In yet another case, a US division of a large Japanese company was faced with both strategic issues as well as significant operational issues related to the forming of the division through a merger.  After several years, the division remained unprofitable.

 

Because of the scope of the various problems, RP was asked to form a new interim management team within the division to address the numerous issues.  Although the issues were resolved, from a strategic point, the division was no longer part of the parent company’s larger strategy and that decision led to a successful sale.

 

What To Expect …

As a client, what should you expect from any consulting group that you might retain?

1. Impartial Advice: As an outside party, a consultant is not conflicted by organizational or financial issues within the company. They bring experience in multiple situations and strategies and know what has worked and what has not. And, above all, they may be the only people connected to the organization that will tell you what you don’t want to hear. It is these often harsh, but accurate views that will make the difference between success or failure of your company.

2. Dedicated to Solving the Problem: A very focused individual or team that is dedicated to solving an identified problem can be very valuable. They are not caught up in company politics; getting a raise; or advancement. They come in, use their expertise and leave when the problem is resolved.

3. Access to More Information: As in the case of the company needing a bank, after a number of years working with banks, we were able to identify and contact the ones whose lending criteria matched the company in a much shorter time than if the company had gone through the learning process.

4. Fresh Perspective: Companies experiencing challenges often need a fresh viewpoint. The right consultant can add a fresh viewpoint and identify underlying problems. Often employees of a company become busy with their daily jobs, and/or, in some companies, hide problems due to fear of criticism.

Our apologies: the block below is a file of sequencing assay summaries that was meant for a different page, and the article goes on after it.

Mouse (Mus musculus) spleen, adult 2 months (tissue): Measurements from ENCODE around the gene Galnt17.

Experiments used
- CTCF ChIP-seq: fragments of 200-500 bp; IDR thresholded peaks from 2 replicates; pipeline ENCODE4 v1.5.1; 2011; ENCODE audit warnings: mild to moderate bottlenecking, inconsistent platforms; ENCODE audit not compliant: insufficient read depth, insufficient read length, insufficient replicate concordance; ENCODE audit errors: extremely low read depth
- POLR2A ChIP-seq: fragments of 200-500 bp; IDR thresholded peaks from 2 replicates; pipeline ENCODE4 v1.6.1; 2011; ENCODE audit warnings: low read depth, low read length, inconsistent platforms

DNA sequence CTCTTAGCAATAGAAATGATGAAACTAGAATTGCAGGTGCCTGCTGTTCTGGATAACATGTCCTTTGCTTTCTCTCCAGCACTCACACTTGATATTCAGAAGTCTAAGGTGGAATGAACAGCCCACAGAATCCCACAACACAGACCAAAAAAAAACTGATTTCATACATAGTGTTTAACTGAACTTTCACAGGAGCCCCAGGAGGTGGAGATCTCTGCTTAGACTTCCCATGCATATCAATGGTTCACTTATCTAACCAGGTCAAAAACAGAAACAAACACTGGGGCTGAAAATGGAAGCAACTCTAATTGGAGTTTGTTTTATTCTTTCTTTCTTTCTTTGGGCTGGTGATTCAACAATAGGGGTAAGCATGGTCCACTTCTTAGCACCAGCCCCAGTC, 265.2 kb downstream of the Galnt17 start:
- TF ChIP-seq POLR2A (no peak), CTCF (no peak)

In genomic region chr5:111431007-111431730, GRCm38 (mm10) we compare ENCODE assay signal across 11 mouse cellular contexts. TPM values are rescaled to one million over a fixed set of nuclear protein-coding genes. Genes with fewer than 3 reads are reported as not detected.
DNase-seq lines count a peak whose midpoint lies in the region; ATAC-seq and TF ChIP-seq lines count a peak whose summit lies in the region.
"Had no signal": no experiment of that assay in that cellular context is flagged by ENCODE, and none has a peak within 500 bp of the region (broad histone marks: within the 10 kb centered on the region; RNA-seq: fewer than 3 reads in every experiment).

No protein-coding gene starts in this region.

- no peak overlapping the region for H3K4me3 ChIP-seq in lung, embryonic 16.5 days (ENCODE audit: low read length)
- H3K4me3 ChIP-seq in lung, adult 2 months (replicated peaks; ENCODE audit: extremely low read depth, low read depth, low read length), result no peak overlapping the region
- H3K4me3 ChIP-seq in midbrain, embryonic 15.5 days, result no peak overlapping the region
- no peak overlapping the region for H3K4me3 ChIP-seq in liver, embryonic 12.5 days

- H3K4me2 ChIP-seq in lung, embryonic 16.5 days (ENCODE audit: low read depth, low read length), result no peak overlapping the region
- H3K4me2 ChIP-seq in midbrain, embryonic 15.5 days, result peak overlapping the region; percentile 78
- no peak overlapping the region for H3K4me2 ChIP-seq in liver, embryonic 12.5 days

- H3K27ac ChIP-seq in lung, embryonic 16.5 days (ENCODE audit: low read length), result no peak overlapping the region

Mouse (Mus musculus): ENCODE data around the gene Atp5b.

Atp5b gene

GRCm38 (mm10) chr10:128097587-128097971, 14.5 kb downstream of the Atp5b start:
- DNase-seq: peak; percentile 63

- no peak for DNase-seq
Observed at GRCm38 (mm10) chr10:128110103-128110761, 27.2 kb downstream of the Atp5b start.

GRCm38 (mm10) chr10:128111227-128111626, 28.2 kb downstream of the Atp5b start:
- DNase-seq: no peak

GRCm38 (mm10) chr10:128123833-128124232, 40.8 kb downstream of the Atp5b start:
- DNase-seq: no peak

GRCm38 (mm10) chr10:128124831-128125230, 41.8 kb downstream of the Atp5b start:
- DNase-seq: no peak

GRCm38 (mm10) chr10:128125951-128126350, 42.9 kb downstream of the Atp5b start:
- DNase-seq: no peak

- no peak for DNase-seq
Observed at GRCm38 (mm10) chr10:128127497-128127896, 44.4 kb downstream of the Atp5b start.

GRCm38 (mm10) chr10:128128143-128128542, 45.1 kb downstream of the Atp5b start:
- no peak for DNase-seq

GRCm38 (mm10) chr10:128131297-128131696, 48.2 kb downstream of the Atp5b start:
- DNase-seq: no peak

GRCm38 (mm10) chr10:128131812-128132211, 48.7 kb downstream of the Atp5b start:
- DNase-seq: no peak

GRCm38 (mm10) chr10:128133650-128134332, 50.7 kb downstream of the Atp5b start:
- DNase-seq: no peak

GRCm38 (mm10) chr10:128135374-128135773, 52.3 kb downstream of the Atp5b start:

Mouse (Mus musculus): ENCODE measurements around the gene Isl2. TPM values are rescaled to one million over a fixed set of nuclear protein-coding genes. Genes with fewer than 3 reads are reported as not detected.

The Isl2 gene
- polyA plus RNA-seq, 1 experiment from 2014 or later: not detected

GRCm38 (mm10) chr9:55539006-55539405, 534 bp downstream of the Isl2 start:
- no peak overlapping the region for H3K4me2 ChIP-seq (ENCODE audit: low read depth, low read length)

5. Providing a Plan including Deliverables: The project should include a concrete plan that outlines what needs to be done, who is responsible, the time-frame the tasks will be accomplished and what tangible benefits (either strategy and/or operational change) will be delivered when the tasks are complete.

 

Get Their “War Stories”

When considering working with a consultant, be sure to match your expectations with that of the consulting group you are considering working with.

And while references and reputation are certainly helpful, a conversation regarding the “war stories” of how the consultant has helped companies like yours, is often the best criteria.

 

Revitalization Partners is a Northwest business advisory and restructuring management firm with a demonstrated track record of achieving the best possible outcomes for our clients.

We specialize in improving the operational and financial results of companies and providing hands-on expertise in virtually every circumstance, with a focus on small and mid-market organizations. Whether your requirement is Interim Management, a Business Assessment, Revitalization and Reengineering or Receivership/Bankruptcy Support, we focus on giving you the best resolution in the fastest time with the highest possible return.